“There are still eight or nine people we’re looking for, and we’ll find them,” the ministry source said.
“We expect that in a couple of days, the area will be completely under the control of security services so demolition can be completed and the development begun.”
Arab News saw Pakistani construction workers and bulldozer operators wearing bulletproof jackets and helmets for their protection.
The development project will take two years, and will include a mall and entertainment venues, among other things.


A jubilant Saudi Arabia celebrates its past, present … and future

Updated 24 September 2018
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A jubilant Saudi Arabia celebrates its past, present … and future

  • Crown Prince Mohammed bin Salman said National Day is an opportunity to recall the achievements of the country’s founder
  • Saudi Arabia’s friends around the world outdid themselves in expressing their wishes to the Kingdom

RIYADH/JEDDAH/DUBAI:  It was a day that captured the heightened spirit of a nation.

In a year of remarkable changes, Saudi National Day on Sunday took on an exuberance like no other celebration before it, with enough fireworks to break a world record, people celebrating together outdoors across the land and landmarks around the world illuminated with the flag. 

In a speech marking the Kingdom’s 88th National Day, Crown Prince Mohammed bin Salman praised the nation’s growth under King Salman, saying that while Vision 2030 “looks forward to the future,” Saudi Arabia “will remain committed to the principles” of Islam, “the religion of tolerance and moderation.”

The crown prince said National Day is an opportunity to recall the achievements of the country’s founder, King Abdul Aziz, and his sons. “On our National Day, we take pride in our country’s position on an international, Islamic and Arab level.” 

His sentiments were echoed by citizens, who gathered last night in 20 cities to watch more than 900,000 fireworks light up the sky.

Laser light show at a Jeddah stadium Sunday night as part of National Day celebrations. (AN photo by Huda Bashatah)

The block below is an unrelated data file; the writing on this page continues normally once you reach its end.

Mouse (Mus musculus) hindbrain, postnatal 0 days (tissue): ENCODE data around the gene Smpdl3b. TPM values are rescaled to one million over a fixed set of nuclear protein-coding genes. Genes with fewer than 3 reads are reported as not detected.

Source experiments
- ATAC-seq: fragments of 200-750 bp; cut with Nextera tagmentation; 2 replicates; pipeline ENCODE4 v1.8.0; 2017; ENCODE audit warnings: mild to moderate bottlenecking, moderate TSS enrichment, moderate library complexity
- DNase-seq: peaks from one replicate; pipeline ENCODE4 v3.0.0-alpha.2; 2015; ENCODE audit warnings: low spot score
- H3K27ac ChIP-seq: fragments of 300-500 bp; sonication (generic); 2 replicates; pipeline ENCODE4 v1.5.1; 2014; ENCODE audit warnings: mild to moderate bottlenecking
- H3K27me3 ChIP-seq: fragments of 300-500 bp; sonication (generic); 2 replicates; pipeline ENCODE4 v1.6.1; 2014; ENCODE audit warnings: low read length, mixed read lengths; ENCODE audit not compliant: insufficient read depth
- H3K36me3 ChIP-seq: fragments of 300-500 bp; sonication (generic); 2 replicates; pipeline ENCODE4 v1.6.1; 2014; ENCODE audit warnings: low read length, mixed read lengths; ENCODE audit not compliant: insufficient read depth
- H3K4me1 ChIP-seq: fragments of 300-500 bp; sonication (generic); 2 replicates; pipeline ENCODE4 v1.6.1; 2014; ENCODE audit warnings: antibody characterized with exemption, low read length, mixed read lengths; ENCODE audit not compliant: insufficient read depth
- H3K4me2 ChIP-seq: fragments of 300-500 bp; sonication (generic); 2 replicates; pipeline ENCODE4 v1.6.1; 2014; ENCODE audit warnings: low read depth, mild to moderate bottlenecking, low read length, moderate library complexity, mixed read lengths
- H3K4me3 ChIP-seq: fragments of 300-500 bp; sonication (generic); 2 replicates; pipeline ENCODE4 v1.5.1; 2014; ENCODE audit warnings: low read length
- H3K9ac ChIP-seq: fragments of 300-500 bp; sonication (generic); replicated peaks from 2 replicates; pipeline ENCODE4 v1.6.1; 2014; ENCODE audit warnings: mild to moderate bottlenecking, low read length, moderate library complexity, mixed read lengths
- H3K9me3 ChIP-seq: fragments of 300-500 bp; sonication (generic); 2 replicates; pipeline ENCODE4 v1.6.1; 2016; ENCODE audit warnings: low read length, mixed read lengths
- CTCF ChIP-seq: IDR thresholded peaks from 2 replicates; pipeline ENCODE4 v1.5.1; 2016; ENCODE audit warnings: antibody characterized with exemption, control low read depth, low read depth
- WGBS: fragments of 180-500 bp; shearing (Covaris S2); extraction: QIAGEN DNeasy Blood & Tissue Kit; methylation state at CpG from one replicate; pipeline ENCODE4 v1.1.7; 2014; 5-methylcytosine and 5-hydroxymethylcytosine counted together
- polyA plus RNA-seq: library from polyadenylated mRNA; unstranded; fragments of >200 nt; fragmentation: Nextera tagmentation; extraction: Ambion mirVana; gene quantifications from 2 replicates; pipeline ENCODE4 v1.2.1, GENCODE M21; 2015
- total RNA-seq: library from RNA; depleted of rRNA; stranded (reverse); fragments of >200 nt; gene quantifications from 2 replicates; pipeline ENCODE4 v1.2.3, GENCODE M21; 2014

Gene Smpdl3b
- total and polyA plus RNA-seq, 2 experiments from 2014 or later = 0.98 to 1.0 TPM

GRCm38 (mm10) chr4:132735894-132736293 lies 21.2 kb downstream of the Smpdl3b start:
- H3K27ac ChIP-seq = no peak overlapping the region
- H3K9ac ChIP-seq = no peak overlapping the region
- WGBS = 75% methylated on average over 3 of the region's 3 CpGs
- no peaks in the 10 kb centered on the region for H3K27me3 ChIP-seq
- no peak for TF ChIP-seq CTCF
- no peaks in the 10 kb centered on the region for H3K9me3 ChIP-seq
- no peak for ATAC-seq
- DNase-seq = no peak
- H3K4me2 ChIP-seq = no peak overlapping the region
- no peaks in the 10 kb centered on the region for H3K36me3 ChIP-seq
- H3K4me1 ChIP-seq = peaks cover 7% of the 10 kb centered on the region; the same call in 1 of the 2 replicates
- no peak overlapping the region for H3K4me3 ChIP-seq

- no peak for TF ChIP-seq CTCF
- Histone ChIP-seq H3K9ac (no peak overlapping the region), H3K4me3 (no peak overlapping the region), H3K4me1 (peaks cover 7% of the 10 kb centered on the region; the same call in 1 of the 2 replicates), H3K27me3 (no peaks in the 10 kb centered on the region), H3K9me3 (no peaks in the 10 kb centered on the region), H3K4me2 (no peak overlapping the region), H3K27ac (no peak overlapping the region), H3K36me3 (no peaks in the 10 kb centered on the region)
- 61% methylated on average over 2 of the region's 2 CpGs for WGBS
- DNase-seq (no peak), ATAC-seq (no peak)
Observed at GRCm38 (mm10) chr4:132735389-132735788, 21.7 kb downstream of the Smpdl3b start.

“I am so happy with all the changes going on under the visionary leadership of King Salman and Crown Prince Mohammed bin Salman. Saudi women are happy to join the National Day parades, this year behind the wheel,” said Saudi actor and presenter Khairiah Abu Laban.

“We went around the city to see the lighting and the fireworks,” said Saleh Al-Omri, a pharmacist in Riyadh. “Green and white balloons fill either side of Riyadh streets.”

Saudi Arabia’s friends around the world outdid themselves in expressing their wishes to the Kingdom over the weekend, culminating on the day. 

The Burj Khalifa was illuminated with the Saudi flag, while the Nasdaq Tower’s digital billboard in New York’s Times Square was lit up with photos of King Salman, Crown Prince Mohammed bin Salman and the flags of Saudi Arabia and the UAE. 

In Lebanon, Pigeon Rocks, in Raouché off the coast of Beirut, were lit in the colors of the Saudi flag. 

The UAE’s airlines got in on the game. Emirates operated a special one-off A380 service on Sunday to Riyadh, and crew handed out scarves emblazoned with the countries’ flags.

Not to be outdone, Etihad said it was using the only Saudi A380 pilot in the world, Wesam Sameer Al-Najjar, to fly its Year of Zayed plane to Jeddah with the UAE’s Captain Ahmed Almalood. 

And if all that wasn’t enough, King Salman added an extra day, Monday, to the holiday.

Air show by the Saudi Royal Air Force in Jeddah in celebration of National Day. (SPA)